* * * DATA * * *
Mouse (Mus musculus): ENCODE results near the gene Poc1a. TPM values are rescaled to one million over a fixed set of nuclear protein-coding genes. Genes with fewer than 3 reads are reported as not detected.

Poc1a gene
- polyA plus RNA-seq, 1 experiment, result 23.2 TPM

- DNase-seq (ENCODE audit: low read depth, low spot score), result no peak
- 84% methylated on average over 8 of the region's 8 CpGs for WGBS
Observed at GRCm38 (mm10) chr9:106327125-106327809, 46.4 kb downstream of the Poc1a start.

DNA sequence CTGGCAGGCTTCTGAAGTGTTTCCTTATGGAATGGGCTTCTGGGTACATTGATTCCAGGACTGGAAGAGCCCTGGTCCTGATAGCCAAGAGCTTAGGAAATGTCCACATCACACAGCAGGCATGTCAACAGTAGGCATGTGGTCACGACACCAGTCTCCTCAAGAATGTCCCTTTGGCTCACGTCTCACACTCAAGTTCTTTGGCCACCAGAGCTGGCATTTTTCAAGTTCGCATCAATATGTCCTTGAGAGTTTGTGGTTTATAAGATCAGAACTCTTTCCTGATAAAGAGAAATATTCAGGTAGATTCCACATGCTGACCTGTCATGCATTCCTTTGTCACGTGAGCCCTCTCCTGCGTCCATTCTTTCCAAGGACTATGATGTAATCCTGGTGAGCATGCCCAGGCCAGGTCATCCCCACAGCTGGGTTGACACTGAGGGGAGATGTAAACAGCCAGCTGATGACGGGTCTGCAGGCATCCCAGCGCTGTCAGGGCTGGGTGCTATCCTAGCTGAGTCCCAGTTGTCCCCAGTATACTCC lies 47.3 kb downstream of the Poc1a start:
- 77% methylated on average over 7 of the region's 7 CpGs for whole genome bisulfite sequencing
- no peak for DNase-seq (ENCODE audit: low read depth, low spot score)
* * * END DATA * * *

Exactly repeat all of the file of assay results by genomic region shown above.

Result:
Mouse (Mus musculus): ENCODE results near the gene Poc1a. TPM values are rescaled to one million over a fixed set of nuclear protein-coding genes. Genes with fewer than 3 reads are reported as not detected.

Poc1a gene
- polyA plus RNA-seq, 1 experiment, result 23.2 TPM

- DNase-seq (ENCODE audit: low read depth, low spot score), result no peak
- 84% methylated on average over 8 of the region's 8 CpGs for WGBS
Observed at GRCm38 (mm10) chr9:106327125-106327809, 46.4 kb downstream of the Poc1a start.

DNA sequence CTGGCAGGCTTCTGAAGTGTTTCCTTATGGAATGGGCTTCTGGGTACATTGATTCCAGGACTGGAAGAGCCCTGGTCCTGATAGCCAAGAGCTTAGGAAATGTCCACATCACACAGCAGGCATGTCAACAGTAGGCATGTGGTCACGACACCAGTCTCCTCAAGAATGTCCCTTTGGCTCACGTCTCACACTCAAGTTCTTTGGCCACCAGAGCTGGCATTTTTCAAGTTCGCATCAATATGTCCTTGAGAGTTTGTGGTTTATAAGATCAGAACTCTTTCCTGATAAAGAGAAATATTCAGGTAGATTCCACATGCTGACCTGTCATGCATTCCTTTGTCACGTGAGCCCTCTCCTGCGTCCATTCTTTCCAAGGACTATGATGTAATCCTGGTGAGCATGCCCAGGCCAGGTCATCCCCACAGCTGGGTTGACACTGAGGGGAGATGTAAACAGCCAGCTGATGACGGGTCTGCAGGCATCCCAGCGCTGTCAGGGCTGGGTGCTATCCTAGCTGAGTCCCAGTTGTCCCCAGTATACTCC lies 47.3 kb downstream of the Poc1a start:
- 77% methylated on average over 7 of the region's 7 CpGs for whole genome bisulfite sequencing
- no peak for DNase-seq (ENCODE audit: low read depth, low spot score)